By Jack Cahill.  For decades, people have flocked to Arizona for our abundant sunshine, resorts, and desert amenities. However, as Arizona has grown substantially, it is clear that our water is not abundant. Water scarcity is not a recent problem in Arizona, in fact, questions over who controls our limited and most precious resource have raged since before statehood. These questions are of fundamental importance to the 22 federally recognized tribes within our borders; especially the Navajo Nation, the largest tribe by land and population. The Navajo water needs are serious in light of the persistent drought, and 30% of Navajo households still lack running water, as many residents travel vast distances to collect water from non-potable sources. Despite the nation’s serious water needs, no attempt has been made to…
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The Shift from Red to Blue—How a House Bill Could Lower the Required Age Limit for Running for an Elected Office

The Shift from Red to Blue—How a House Bill Could Lower the Required Age Limit for Running for an Elected Office

Arizona State Law Journal Blog
By Alyannah Buhman.  The first regular session of the 56th Arizona State Legislature opened on January 9th, and House Representative Matt Gress has already proposed a notably progressive bill. Nico Delgado was the bill’s inspiration, a 15-year-old member of the North Valley Republicans Club who actively engages in politics and has a strong sense of civic duty. The Arizona Civic Participation Act, lesser known as HCR 2004, proposes to lower the age requirement to run for an elected office from 25 to 18 years old. Although HCR 2004 is somewhat controversial, legislators from the left and the right at least agree on one thing: the current legislature is not reflective of the general voter population. Representative Gress illustrated this issue by quoting a 2020 study that found that the average…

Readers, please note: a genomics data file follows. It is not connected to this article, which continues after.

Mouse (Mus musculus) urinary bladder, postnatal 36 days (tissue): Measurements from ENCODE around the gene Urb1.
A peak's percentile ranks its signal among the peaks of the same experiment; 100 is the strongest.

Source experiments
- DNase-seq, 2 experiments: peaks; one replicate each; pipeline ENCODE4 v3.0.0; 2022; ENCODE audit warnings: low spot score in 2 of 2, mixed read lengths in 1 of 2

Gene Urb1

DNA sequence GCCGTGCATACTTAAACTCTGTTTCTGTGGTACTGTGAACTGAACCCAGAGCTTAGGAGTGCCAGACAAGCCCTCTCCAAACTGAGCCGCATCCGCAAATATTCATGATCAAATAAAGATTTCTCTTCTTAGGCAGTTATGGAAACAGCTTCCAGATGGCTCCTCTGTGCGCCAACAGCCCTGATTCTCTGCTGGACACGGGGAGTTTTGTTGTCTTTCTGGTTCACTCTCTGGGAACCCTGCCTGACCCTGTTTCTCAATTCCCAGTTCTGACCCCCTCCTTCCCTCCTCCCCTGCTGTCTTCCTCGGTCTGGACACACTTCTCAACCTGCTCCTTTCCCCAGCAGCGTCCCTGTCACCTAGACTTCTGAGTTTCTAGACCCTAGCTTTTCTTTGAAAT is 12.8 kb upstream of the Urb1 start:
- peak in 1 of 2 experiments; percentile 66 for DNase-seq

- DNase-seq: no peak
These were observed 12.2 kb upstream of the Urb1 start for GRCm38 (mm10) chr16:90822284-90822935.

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The Most Magical Place on Earth: Arizona’s Push to Become a Global Leader in Clinical Magic Mushroom Research

The Most Magical Place on Earth: Arizona’s Push to Become a Global Leader in Clinical Magic Mushroom Research

Arizona State Law Journal Blog
By Max Mashal.  H.B. 2486 and the Bipartisan Push for Magic Mushroom Legislation In January 2023, a bill that would allocate up to $30 million for clinical trials using whole psilocybin mushrooms (colloquially called “magic mushrooms”) was proposed in the Arizona legislature. The bill, known as H.B. 2486, was introduced by Republican Representative Kevin Payne and has bipartisan support, with notable backers including Republican Senator T.J. Shope and Democratic Representatives Jennifer Longdon and Stacey Travers. If passed, H.B. 2486 could pave the way for Arizona to become a world leader in groundbreaking psilocybin research. Psilocybin: The Most Pervasive Drug You’ve Never Heard Of Psilocybin is the ingredient that puts the “magic” in “magic mushrooms.” The naturally occurring psychedelic compound is found in over 200 species of mushrooms and has been…
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Rio Verde Scrambles to Keep Its Head Above Water Amidst Southwest Megadrought

Rio Verde Scrambles to Keep Its Head Above Water Amidst Southwest Megadrought

Arizona State Law Journal Blog